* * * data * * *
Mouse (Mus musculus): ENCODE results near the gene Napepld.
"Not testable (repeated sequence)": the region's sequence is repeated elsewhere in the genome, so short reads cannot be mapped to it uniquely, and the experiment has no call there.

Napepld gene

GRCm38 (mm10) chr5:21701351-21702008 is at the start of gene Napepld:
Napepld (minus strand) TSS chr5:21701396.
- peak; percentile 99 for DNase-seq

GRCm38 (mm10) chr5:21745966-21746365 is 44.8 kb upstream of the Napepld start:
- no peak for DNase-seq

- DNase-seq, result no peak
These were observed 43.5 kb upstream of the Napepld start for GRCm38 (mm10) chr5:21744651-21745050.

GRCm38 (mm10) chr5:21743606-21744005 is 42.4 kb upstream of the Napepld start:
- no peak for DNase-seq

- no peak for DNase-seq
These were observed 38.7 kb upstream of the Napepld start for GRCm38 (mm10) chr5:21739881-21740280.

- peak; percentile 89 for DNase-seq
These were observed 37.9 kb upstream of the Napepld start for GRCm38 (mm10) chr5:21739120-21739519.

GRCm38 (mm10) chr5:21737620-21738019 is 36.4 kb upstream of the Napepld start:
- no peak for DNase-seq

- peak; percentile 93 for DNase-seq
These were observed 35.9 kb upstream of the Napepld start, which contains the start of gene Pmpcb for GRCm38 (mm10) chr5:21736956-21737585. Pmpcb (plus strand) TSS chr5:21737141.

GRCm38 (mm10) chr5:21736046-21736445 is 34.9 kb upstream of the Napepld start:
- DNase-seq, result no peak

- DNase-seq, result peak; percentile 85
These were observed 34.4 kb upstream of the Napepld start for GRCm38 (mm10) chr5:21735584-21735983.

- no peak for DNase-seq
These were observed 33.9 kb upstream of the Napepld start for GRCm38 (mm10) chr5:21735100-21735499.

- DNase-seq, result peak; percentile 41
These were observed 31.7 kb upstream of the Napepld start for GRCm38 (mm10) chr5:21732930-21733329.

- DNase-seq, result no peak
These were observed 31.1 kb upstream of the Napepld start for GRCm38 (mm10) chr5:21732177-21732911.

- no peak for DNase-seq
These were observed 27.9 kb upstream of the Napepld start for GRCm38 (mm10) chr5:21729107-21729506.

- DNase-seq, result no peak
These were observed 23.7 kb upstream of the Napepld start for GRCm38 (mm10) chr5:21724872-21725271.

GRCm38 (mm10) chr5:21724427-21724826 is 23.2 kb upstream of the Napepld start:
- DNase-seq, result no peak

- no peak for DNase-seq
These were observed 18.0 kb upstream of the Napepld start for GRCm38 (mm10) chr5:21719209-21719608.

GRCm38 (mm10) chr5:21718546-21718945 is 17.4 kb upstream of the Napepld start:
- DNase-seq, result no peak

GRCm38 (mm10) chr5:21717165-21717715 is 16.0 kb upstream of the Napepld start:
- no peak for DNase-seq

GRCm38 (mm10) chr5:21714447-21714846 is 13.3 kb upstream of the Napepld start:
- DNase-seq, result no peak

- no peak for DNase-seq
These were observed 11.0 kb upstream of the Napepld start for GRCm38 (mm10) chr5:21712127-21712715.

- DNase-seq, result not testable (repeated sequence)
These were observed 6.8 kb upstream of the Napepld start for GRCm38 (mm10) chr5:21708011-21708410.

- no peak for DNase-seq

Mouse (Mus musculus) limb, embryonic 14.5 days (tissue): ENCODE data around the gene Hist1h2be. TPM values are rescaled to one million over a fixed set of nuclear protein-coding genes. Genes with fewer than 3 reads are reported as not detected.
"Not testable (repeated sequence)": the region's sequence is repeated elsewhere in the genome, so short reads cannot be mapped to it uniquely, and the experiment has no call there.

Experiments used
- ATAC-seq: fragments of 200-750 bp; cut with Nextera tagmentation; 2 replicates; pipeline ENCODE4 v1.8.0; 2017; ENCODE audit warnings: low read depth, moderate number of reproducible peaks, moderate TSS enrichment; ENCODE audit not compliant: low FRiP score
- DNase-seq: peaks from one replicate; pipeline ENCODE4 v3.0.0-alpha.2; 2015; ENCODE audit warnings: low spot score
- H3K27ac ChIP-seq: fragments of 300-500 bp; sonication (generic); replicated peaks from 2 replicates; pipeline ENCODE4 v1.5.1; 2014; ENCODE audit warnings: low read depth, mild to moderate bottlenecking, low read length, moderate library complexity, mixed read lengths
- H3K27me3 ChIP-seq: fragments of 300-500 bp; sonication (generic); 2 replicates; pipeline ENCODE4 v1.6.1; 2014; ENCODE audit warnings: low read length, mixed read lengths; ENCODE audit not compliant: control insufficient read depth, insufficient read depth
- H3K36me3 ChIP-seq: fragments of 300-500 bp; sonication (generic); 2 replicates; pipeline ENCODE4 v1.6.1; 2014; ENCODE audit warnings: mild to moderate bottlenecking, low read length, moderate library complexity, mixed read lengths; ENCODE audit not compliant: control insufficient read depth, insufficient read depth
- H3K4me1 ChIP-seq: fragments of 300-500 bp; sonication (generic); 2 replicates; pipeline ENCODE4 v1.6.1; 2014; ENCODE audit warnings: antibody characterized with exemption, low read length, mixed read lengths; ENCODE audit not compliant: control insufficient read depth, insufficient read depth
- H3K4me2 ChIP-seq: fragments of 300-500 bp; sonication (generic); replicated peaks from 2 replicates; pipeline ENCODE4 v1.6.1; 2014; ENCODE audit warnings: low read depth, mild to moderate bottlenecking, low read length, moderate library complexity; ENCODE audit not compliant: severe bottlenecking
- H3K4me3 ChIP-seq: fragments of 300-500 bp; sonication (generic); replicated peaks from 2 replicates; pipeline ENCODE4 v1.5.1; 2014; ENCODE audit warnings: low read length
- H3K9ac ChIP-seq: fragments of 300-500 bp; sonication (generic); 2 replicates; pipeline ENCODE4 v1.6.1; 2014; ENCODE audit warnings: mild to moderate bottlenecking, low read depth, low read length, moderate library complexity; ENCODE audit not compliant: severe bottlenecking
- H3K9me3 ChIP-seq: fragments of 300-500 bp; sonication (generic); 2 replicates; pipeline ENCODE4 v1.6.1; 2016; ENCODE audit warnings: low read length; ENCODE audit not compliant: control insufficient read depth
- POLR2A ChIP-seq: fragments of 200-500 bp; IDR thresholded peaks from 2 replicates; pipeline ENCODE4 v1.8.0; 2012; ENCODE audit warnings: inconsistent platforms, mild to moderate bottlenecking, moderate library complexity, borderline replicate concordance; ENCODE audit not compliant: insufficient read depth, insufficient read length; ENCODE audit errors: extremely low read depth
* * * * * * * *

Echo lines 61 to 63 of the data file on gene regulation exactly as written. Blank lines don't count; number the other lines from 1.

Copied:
- H3K9ac ChIP-seq: fragments of 300-500 bp; sonication (generic); 2 replicates; pipeline ENCODE4 v1.6.1; 2014; ENCODE audit warnings: mild to moderate bottlenecking, low read depth, low read length, moderate library complexity; ENCODE audit not compliant: severe bottlenecking
- H3K9me3 ChIP-seq: fragments of 300-500 bp; sonication (generic); 2 replicates; pipeline ENCODE4 v1.6.1; 2016; ENCODE audit warnings: low read length; ENCODE audit not compliant: control insufficient read depth
- POLR2A ChIP-seq: fragments of 200-500 bp; IDR thresholded peaks from 2 replicates; pipeline ENCODE4 v1.8.0; 2012; ENCODE audit warnings: inconsistent platforms, mild to moderate bottlenecking, moderate library complexity, borderline replicate concordance; ENCODE audit not compliant: insufficient read depth, insufficient read length; ENCODE audit errors: extremely low read depth